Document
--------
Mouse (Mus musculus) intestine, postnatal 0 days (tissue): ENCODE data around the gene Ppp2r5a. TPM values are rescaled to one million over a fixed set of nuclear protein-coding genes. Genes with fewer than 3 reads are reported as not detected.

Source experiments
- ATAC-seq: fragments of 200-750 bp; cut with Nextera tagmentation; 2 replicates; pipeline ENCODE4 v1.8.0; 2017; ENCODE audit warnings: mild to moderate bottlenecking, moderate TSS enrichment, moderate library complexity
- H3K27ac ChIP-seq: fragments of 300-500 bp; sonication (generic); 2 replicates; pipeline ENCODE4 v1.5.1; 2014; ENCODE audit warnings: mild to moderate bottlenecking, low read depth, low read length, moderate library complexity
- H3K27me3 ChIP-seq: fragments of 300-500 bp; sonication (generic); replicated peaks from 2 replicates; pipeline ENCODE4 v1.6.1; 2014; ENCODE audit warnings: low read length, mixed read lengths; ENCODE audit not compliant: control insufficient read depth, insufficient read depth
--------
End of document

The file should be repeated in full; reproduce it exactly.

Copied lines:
Mouse (Mus musculus) intestine, postnatal 0 days (tissue): ENCODE data around the gene Ppp2r5a. TPM values are rescaled to one million over a fixed set of nuclear protein-coding genes. Genes with fewer than 3 reads are reported as not detected.

Source experiments
- ATAC-seq: fragments of 200-750 bp; cut with Nextera tagmentation; 2 replicates; pipeline ENCODE4 v1.8.0; 2017; ENCODE audit warnings: mild to moderate bottlenecking, moderate TSS enrichment, moderate library complexity
- H3K27ac ChIP-seq: fragments of 300-500 bp; sonication (generic); 2 replicates; pipeline ENCODE4 v1.5.1; 2014; ENCODE audit warnings: mild to moderate bottlenecking, low read depth, low read length, moderate library complexity
- H3K27me3 ChIP-seq: fragments of 300-500 bp; sonication (generic); replicated peaks from 2 replicates; pipeline ENCODE4 v1.6.1; 2014; ENCODE audit warnings: low read length, mixed read lengths; ENCODE audit not compliant: control insufficient read depth, insufficient read depth